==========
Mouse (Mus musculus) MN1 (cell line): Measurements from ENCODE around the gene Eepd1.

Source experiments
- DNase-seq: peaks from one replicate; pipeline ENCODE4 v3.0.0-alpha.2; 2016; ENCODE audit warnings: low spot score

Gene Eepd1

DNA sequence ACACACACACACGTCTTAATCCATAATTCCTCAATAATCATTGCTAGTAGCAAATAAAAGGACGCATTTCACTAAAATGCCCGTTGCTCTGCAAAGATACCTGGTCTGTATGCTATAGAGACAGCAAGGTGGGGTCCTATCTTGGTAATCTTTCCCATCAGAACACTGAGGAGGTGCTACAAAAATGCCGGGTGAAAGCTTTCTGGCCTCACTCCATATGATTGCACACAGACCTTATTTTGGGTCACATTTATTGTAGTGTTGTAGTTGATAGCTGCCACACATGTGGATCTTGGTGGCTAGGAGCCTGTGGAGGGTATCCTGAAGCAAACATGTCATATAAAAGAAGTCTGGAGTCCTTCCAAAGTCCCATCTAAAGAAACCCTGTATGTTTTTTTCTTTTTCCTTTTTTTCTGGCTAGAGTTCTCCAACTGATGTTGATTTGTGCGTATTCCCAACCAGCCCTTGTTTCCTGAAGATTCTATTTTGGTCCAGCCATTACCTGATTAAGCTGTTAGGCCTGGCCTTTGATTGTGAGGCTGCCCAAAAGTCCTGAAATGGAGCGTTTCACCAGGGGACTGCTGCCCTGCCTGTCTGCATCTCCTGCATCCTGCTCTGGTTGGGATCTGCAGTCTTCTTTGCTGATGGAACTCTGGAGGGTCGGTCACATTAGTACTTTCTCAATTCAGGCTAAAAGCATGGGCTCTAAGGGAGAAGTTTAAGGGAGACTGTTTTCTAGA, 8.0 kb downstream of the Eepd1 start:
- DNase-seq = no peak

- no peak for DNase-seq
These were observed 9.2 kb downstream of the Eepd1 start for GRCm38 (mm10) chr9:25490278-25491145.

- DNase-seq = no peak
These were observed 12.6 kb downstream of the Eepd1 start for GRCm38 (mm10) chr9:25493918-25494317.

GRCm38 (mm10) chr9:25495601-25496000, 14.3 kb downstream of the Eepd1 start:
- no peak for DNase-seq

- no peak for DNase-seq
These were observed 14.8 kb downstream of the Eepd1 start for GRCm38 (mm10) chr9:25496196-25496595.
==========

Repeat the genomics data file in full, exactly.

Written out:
Mouse (Mus musculus) MN1 (cell line): Measurements from ENCODE around the gene Eepd1.

Source experiments
- DNase-seq: peaks from one replicate; pipeline ENCODE4 v3.0.0-alpha.2; 2016; ENCODE audit warnings: low spot score

Gene Eepd1

DNA sequence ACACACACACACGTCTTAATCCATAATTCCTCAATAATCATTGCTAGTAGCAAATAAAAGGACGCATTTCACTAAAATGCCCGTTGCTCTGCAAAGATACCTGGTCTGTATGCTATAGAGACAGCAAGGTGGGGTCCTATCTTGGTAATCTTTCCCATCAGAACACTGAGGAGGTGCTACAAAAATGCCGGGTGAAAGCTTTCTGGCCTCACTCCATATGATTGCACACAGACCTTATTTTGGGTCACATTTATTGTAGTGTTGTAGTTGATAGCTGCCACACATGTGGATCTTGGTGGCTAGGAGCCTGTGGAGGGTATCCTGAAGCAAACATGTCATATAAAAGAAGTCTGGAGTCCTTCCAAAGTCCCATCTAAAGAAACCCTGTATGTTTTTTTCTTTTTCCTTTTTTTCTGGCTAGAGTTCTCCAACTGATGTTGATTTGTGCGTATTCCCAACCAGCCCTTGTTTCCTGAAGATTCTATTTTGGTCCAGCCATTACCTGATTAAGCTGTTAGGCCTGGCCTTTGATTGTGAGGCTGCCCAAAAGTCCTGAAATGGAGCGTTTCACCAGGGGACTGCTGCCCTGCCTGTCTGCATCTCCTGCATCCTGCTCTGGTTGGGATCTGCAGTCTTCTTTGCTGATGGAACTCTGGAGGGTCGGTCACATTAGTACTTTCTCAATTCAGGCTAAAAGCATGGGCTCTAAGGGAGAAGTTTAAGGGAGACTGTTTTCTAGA, 8.0 kb downstream of the Eepd1 start:
- DNase-seq = no peak

- no peak for DNase-seq
These were observed 9.2 kb downstream of the Eepd1 start for GRCm38 (mm10) chr9:25490278-25491145.

- DNase-seq = no peak
These were observed 12.6 kb downstream of the Eepd1 start for GRCm38 (mm10) chr9:25493918-25494317.

GRCm38 (mm10) chr9:25495601-25496000, 14.3 kb downstream of the Eepd1 start:
- no peak for DNase-seq

- no peak for DNase-seq
These were observed 14.8 kb downstream of the Eepd1 start for GRCm38 (mm10) chr9:25496196-25496595.